DAT.1s.ACS thus be.SUPERLATIVE be.beautiful NOM.3s.INAN.DEF be.this
    I think this one's more beautiful.
___________________________________

tieui na = I'm sorry. I appologise. Excuse me. [indicates regret and responsibility]
xenu ene = I'm sorry to hear that. That saddens me indicates only regret]

____________________________________
Then there's a whole bunch of weird, rank based distinctions. Muja are initiated men. Kali are other citizens, women, children and men who failed or did not attempt the initiation ceremony.

miia (NOM wears clothes suitable for a kali, of a kali) [Of a muja: ko/hui miia]
uara (NOM wears clothes suitable for a muja, of a muja) [Of a kali: ko/hui uara]

laha (NOM sings in a manner suitable for a kali, of a kali) [Of a muja: ko/hui laha]
uoia (NOM sings in a manner suitable for a muja, of a muja) [Of a kali: ko/hui uoia]

lasa (NOM dances in a manner suitable for a kali, of a kali) [Of a muja: ko/hui lasa]
bata (NOM dances in a manner suitable for a muja, of a muja) [Of a kali: ko/hui batsa]

tu (NOM is the foot of muja) [Figuratively refers to physical violence.]
bego (NOM is the foot of a kali) [Avoids referring to violence, related to bi gau 'finishes being a leg']

bale (NOM is the fist of a muja) [Figuratively refers to physical violence.]
ko bale (NOM is the first of a kali) [Literally means 'NOM is like the fist of a muja']

bisa (NOM cooks ACC simply, heating it but not adding ingredients)
kela (NOM cooks ACC heating it and adding ingredients, of a kali) [of a muja, hui ~]
____________________________________
Fighting
gazau (NOM physically fights with weapons, of a muja) [Of a kali: ko/hui gazau]
zaha (NOM physically fights without weapons, of a muja) [Of a kali: ko/hui gazau]
hasa (NOM fights verbally)
____________________________________
Killing

moluzu (NOM (accidentally) kills ACC, of a muja) [Of a kali: hui ~]
hune (NOM deliberately kills ACC because ACC is dangerous, of a muja) [Of a kali: hui ~]
namo (NOM deliberately kills ACC in order to eat ACC, of a muja) [Of a kali: hui ~]
hune (NOM kills/murders ACC wantonly, simply so that ACC is dead, of a muja) [Of a kali: hui ~]
____________________________________
akuala (NOM is a knife for eating with)
kueta (NOM is a knife for hunting)
____________________________________
ali (NOM is, to DAT, a friend of the same rank, to GEN, a lover of the same rank)
alu (NOM is, to DAT a friend of a different rank, to GEN, a lover of a different rank, to POS a concubine) [default, used for mixed groups]
____________________________________

xe = 'and' (links clauses)
xue = 'and' / 'also' (links verbals within a verbal phrase, used as 'also' to refer to verbals)
jeu = 'also' (used as 'also' to refer to an argument) / NOM is the same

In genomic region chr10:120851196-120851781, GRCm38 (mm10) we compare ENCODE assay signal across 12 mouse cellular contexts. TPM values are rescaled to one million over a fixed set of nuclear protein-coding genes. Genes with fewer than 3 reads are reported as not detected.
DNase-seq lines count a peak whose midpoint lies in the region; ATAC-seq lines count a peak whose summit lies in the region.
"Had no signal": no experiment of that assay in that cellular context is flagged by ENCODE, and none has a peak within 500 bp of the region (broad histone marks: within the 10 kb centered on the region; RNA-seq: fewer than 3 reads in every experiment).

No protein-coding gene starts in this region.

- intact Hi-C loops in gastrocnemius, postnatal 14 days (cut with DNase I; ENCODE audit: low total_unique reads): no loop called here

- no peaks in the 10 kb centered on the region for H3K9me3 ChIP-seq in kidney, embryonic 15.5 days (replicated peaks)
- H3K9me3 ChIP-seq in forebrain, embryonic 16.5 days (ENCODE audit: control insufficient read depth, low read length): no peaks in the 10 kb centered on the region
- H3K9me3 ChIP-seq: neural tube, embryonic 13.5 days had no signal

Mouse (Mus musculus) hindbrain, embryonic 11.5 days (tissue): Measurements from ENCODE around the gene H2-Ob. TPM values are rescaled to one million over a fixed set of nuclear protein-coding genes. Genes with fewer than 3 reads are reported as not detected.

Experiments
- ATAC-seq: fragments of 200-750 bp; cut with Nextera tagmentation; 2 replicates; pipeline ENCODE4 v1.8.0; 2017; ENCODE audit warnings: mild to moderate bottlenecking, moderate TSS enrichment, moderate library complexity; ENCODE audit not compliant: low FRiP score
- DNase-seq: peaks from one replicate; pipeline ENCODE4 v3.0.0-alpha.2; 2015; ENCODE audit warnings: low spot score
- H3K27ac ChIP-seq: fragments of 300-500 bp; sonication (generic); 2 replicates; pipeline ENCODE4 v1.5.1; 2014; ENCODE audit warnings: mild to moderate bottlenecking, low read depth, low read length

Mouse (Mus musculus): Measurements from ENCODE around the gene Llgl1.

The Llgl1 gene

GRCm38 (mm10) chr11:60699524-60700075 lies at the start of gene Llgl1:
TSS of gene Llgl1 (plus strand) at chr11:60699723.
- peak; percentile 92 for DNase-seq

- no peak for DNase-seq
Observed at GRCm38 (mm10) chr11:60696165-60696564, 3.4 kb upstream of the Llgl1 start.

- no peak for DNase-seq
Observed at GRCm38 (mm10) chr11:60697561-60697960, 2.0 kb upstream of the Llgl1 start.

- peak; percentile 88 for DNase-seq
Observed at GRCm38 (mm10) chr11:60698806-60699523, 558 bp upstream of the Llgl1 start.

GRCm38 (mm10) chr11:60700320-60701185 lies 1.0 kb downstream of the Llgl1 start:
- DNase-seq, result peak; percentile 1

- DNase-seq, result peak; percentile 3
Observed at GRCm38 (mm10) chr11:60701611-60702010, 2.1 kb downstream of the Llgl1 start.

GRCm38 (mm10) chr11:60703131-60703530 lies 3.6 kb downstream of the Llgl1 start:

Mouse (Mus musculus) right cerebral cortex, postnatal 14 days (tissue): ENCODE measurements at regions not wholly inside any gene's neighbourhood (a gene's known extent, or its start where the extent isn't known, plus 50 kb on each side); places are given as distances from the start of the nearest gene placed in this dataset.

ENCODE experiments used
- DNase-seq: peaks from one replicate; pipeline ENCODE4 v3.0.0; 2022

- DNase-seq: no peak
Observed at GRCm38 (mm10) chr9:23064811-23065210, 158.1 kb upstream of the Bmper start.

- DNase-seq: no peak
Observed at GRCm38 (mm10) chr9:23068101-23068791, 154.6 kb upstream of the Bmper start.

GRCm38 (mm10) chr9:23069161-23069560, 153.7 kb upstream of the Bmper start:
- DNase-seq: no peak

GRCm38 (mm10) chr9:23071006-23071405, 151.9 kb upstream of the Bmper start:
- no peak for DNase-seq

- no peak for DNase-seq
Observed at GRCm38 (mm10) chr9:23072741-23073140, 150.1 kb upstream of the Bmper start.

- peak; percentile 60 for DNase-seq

Last edited by Imralu on 19 Apr 2015 20:45, edited 1 time in total.
Glossing Abbreviations: COMP = comparative, C = complementiser, ACS / ICS = accessible / inaccessible, GDV = gerundive, SPEC / NSPC = specific / non-specific, AG = agent, E = entity (person, animal, thing)
________
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Re: Distinctions and mergers in your conlang

Post by Sasquatch » 04 Apr 2015 16:00

Squall wrote:
  • Superclasses and subclasses of colors, fruits and animals.
  • read (read the text, read the text of a book) vs. read (read a book, which contains text)
  • Some cases lead to more distinctions that do not have the original meaning: come, go, leave (get out), leave (do not prevent something from staying in the current state), keep (intentionally make something stay in the current state)
  • Related to transitiveness or causative: raise vs. rise
  • let (intentionally), accidentally let (fail to prevent)
  • Rules about how to choose words: watch TV vs. see performance
  • Modal verbs: can/may, should, must/have to
  • look, see, watch, observe -> look at (try to see), look at (point the eyes to), see (non intentionally), watch/observe (observe something while or until it changes), watch/see (TV, show, performance, concert, video, someone working), notice visually, aim
  • bring, take
  • speak, say, tell
  • hear (non-intentionally), listen to (intentionally)
  • create, produce, make, cause, do, act, execute, perform
There are some interesting ideas in that list. Thanks for suggesting them.

I make a distinction between domestic cats/dogs and their wild counterparts. But there's no such distinction for other "domesticated" animals.

I also don't have a 1st-person plural pronoun. All forms of "we" are compounds created by suffixing the appropriate 2nd and/or 3rd person pronoun to the 1st-person singular. That may be more of a philosophical distinction than a grammatical one. Also, 3rd person has different forms for sentient and non-sentient. In total, there are twelve possible 3rd-person pronouns;
  • neuter/female/male
  • sentient/non-sentient
  • distal/proximal
And we haven't accounted for the four levels of plurality. So 48 possible 3rd-person pronouns, 12 possible 2nd-person pronouns (no sentient/non-sentient or proximal/distal distinctions), and only one 1st-person pronoun. Figure up all the 1-2, 1-3, 2-3, and 1-2-3 combinations and you have quite a few odd pronouns that no natlang has. Although many of the potential combinations would probably not be useful. I'm not sure yet whether they would all be grammatical. Though some odd ones may be useful for special purposes. A distal 1st-person could be used in written works; a variant of the authorial "we" often used in English. It might also be used as a sign of humility when you want to acknowledge that unnamed others have played a role in what you are discussing. Also, a distal 2nd-person could be useful as an authorial "you". At any rate, there are bound to be quite a few interesting distinctions within that jumble.